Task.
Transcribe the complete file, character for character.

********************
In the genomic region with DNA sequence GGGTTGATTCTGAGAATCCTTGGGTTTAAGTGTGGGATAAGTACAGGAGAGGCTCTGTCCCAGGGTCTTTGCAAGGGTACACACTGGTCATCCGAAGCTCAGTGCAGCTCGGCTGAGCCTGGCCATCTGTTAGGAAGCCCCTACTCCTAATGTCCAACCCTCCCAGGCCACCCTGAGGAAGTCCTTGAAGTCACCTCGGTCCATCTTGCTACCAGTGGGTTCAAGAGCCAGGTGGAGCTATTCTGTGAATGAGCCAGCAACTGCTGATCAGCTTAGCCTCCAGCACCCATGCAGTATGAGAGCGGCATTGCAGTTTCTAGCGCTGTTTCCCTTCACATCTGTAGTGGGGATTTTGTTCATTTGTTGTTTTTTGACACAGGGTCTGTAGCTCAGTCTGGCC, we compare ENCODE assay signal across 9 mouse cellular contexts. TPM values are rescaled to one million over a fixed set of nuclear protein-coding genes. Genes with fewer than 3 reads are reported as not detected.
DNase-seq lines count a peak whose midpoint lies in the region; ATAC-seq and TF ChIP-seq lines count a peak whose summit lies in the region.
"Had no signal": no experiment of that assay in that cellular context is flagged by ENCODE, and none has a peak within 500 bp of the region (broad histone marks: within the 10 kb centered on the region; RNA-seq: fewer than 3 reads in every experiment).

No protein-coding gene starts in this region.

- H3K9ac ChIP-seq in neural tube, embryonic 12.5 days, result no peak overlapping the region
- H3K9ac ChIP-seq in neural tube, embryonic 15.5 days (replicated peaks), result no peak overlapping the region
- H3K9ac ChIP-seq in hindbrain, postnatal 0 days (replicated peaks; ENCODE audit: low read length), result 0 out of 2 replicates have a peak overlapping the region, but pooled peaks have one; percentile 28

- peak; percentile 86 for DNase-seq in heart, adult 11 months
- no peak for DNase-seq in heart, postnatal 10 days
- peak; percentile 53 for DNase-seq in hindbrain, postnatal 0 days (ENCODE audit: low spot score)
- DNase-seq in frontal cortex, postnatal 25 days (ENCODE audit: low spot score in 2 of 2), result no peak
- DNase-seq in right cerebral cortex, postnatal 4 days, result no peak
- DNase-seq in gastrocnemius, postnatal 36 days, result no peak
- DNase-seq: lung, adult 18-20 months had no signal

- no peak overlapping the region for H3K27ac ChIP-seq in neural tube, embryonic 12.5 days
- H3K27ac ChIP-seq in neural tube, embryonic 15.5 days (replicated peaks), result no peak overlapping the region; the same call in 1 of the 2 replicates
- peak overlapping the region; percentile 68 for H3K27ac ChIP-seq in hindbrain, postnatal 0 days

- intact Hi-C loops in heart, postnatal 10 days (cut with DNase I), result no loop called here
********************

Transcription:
In the genomic region with DNA sequence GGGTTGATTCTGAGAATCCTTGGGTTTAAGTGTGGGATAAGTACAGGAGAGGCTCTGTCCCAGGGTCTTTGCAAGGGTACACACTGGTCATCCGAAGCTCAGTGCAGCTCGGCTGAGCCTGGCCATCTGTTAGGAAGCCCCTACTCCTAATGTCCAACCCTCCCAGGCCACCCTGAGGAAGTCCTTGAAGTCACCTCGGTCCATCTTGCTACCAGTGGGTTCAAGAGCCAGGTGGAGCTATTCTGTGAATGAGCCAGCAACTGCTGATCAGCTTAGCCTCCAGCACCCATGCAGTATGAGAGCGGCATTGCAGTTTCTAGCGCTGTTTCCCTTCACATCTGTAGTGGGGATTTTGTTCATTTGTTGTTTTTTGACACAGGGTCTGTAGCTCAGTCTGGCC, we compare ENCODE assay signal across 9 mouse cellular contexts. TPM values are rescaled to one million over a fixed set of nuclear protein-coding genes. Genes with fewer than 3 reads are reported as not detected.
DNase-seq lines count a peak whose midpoint lies in the region; ATAC-seq and TF ChIP-seq lines count a peak whose summit lies in the region.
"Had no signal": no experiment of that assay in that cellular context is flagged by ENCODE, and none has a peak within 500 bp of the region (broad histone marks: within the 10 kb centered on the region; RNA-seq: fewer than 3 reads in every experiment).

No protein-coding gene starts in this region.

- H3K9ac ChIP-seq in neural tube, embryonic 12.5 days, result no peak overlapping the region
- H3K9ac ChIP-seq in neural tube, embryonic 15.5 days (replicated peaks), result no peak overlapping the region
- H3K9ac ChIP-seq in hindbrain, postnatal 0 days (replicated peaks; ENCODE audit: low read length), result 0 out of 2 replicates have a peak overlapping the region, but pooled peaks have one; percentile 28

- peak; percentile 86 for DNase-seq in heart, adult 11 months
- no peak for DNase-seq in heart, postnatal 10 days
- peak; percentile 53 for DNase-seq in hindbrain, postnatal 0 days (ENCODE audit: low spot score)
- DNase-seq in frontal cortex, postnatal 25 days (ENCODE audit: low spot score in 2 of 2), result no peak
- DNase-seq in right cerebral cortex, postnatal 4 days, result no peak
- DNase-seq in gastrocnemius, postnatal 36 days, result no peak
- DNase-seq: lung, adult 18-20 months had no signal

- no peak overlapping the region for H3K27ac ChIP-seq in neural tube, embryonic 12.5 days
- H3K27ac ChIP-seq in neural tube, embryonic 15.5 days (replicated peaks), result no peak overlapping the region; the same call in 1 of the 2 replicates
- peak overlapping the region; percentile 68 for H3K27ac ChIP-seq in hindbrain, postnatal 0 days

- intact Hi-C loops in heart, postnatal 10 days (cut with DNase I), result no loop called here